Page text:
Irene Y. Zhang

Research Projects

My research broadly covers operating systems and distributed systems for large-scale, distributed applications. Before starting my PhD, I worked on several research projects at VMware and MIT. You can find out more about my past projects.

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    The Transactional Application Protocol for Inconsistent Replication (TAPIR) is a new protocol for linearizable distributed transactions built using replication with no consistency guarantees. By enforcing consistency only at the transaction layer, TAPIR eliminates coordination at the replication layer, enabling TAPIR to provide the same transaction model and consistency guarantees as existing systems like Spanner with better latency and throughput.
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    Diamond is a new data management system for wide-area, reactive applications. Reactive applications give users the illusion of continuous synchronization across mobile devices and the cloud server. Diamond simplifies this task by providing applications with persistent cloud storage, reliable synchronization between storage and mobile devices, and automated execution of application code in response to shared data updates.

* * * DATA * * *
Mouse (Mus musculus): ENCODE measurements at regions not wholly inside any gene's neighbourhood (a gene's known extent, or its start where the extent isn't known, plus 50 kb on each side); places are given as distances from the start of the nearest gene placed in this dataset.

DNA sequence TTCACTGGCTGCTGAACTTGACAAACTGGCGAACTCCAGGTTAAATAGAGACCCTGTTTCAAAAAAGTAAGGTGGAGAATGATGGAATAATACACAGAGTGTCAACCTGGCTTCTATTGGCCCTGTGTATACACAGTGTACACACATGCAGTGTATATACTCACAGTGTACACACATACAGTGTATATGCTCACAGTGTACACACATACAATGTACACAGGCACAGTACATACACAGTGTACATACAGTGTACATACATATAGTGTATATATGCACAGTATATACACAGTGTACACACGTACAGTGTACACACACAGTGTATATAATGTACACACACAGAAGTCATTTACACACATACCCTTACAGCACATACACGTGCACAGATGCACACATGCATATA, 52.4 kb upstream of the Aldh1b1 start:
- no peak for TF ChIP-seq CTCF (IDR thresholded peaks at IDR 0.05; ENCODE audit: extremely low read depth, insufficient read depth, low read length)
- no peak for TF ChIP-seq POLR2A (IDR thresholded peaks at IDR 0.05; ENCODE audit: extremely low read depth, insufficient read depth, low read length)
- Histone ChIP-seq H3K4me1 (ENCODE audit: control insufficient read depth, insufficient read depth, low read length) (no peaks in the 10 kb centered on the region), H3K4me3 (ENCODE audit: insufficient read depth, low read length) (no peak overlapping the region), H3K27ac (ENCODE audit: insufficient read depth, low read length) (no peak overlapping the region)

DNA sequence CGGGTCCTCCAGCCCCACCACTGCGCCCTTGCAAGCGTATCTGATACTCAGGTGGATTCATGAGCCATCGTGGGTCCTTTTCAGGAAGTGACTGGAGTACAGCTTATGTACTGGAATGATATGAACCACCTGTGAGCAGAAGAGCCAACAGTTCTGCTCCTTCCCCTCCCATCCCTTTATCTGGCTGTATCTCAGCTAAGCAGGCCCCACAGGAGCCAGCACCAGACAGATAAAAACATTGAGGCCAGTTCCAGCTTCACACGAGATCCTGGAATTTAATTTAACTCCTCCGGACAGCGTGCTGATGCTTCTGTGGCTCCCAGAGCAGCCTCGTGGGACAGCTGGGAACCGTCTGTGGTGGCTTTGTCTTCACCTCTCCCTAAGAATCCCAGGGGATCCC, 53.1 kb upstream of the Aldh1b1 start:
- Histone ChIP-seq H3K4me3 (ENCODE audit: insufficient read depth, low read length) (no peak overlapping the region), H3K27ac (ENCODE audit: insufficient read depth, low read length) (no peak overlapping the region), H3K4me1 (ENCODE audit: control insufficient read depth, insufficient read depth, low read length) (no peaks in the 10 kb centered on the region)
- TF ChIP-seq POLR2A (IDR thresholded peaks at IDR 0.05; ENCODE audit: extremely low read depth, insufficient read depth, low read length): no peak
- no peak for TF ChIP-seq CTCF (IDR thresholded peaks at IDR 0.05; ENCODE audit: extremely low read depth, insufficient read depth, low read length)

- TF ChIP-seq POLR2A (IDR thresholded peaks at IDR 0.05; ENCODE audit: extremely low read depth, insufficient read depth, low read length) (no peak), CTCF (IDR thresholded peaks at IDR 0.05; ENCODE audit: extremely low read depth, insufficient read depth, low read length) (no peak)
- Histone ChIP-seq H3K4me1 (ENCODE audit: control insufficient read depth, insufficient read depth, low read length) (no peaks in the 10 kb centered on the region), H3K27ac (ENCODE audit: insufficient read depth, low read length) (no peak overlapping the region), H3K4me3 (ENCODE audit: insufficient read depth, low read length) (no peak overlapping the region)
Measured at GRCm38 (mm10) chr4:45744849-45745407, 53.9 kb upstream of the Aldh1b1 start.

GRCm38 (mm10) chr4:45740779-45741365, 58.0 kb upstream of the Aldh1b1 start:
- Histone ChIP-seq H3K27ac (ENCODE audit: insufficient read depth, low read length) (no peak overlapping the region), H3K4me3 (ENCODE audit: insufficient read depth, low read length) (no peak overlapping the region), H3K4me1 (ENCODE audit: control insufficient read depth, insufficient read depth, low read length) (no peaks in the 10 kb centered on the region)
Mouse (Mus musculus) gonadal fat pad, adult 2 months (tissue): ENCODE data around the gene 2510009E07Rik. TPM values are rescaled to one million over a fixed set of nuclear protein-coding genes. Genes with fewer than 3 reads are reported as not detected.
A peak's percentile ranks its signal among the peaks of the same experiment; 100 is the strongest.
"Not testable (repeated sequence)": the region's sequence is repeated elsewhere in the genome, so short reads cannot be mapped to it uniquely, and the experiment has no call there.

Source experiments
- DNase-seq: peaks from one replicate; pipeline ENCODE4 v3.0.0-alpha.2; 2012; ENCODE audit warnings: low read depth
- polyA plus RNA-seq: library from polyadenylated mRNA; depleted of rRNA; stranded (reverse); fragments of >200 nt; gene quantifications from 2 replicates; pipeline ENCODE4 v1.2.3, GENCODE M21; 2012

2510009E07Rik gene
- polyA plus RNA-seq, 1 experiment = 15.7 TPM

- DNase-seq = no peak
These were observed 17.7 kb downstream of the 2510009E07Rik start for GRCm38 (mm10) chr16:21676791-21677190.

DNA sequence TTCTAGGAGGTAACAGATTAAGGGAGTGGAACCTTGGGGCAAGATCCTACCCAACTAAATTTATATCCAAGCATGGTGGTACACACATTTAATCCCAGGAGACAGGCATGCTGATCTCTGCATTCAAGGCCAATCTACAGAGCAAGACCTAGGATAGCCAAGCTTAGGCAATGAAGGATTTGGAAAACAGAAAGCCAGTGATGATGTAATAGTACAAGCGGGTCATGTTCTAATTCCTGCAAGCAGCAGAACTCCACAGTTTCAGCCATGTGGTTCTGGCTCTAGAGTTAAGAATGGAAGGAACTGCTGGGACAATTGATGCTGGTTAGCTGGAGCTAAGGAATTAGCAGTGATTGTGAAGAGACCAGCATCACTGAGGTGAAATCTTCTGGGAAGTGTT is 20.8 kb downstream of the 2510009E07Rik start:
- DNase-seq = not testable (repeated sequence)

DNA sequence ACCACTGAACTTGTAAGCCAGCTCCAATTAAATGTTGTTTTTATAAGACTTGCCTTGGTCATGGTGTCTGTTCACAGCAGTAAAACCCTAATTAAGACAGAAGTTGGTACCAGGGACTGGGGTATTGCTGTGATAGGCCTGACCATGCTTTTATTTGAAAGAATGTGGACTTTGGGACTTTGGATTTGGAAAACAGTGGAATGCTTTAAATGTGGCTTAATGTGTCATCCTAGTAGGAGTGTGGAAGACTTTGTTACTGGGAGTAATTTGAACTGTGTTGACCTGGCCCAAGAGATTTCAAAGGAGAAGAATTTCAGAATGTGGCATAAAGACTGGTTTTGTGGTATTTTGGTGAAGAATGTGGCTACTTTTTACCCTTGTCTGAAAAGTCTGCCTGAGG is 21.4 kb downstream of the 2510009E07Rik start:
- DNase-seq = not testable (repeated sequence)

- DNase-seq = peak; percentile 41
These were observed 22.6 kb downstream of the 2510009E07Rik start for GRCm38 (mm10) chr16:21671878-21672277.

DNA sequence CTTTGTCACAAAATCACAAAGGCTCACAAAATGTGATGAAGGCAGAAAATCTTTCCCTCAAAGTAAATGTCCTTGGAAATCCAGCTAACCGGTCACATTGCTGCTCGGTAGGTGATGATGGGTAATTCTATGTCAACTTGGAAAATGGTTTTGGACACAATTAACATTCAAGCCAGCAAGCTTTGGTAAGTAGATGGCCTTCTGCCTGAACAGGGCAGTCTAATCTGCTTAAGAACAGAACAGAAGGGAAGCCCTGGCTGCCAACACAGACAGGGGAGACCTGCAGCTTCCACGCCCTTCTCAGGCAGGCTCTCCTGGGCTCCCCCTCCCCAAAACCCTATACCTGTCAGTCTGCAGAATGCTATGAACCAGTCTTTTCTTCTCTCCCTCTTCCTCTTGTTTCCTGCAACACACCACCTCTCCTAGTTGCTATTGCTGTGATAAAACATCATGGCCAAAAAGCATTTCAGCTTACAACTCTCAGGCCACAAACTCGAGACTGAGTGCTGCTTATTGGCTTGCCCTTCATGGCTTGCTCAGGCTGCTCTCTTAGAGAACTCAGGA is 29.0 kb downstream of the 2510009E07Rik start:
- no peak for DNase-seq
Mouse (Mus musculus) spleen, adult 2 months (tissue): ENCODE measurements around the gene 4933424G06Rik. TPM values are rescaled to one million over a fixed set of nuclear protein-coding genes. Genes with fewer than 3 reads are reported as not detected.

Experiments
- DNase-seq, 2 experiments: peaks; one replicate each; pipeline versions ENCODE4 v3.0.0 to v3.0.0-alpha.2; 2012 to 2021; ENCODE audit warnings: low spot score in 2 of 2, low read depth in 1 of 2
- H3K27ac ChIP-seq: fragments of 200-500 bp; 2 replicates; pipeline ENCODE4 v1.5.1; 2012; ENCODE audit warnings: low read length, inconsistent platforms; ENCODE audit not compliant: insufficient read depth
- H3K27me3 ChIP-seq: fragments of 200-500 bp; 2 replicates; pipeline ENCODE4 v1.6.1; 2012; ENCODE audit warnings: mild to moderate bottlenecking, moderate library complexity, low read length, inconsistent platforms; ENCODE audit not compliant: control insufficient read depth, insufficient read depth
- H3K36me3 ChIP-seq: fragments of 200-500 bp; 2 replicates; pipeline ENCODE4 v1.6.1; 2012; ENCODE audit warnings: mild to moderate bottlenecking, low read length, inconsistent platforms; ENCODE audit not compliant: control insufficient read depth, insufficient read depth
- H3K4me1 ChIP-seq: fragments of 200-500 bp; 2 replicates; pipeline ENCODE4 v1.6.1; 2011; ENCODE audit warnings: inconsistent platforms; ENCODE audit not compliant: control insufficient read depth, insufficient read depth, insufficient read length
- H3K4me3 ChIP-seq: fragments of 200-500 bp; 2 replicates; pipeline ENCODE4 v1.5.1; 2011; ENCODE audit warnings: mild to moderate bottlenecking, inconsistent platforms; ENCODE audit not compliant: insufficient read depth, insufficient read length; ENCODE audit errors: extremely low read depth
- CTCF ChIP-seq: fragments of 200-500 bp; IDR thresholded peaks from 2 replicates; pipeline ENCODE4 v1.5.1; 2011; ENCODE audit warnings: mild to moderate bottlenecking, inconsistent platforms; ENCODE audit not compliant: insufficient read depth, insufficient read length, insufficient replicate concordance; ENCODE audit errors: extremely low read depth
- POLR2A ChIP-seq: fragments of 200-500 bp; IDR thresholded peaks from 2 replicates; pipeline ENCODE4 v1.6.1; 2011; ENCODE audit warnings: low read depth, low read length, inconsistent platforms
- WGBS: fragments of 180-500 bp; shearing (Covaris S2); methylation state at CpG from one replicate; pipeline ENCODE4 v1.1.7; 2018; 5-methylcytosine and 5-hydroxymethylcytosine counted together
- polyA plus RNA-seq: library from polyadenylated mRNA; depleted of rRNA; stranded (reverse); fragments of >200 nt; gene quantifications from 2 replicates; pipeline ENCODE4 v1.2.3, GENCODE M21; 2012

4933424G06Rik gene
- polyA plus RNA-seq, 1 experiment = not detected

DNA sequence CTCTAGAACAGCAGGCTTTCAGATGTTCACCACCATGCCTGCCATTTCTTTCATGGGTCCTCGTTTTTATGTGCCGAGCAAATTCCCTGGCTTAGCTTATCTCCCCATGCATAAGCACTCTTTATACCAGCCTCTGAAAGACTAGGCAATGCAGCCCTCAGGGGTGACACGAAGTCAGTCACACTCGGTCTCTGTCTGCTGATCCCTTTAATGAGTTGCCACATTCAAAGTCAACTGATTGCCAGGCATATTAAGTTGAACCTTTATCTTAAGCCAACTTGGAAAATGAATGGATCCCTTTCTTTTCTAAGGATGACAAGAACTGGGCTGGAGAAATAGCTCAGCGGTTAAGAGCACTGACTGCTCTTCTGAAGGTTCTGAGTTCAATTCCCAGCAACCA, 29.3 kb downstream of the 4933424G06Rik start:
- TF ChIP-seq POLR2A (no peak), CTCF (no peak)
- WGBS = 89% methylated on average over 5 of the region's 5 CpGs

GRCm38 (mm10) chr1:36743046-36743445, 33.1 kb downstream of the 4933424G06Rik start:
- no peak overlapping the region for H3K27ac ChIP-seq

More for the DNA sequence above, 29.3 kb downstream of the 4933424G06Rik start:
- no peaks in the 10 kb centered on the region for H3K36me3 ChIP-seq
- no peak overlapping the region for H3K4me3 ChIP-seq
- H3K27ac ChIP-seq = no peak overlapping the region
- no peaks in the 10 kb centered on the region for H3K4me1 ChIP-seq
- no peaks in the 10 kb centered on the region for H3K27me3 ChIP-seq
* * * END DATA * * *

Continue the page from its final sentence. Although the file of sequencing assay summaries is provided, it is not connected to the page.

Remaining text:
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    Agate is a new trusted distributed runtime system that gives users control over how mobile/cloud applications share sensitive user data collected on mobile devices (e.g., photos, GPS location). Agate combines aspects of access control and information flow control to allow applications to share user data in application-specific ways, while enforcing user policies without trusting the application or the application programmer.
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    Sapphire is a new distributed programming platform that provides customizable and extensible deployment of mobile/cloud applications. This flexibility enables programmers to separate deployment logic from their application, while maintaining fine-grained control over performance trade-offs.
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    Arrakis is a new operating system that takes advantage of hardware virtualization technology to eliminate the operating system from fast-path I/O operations. Arrakis allows applications to directly access the hardware during normal execution, providing significantly better performance, reliability and customizability.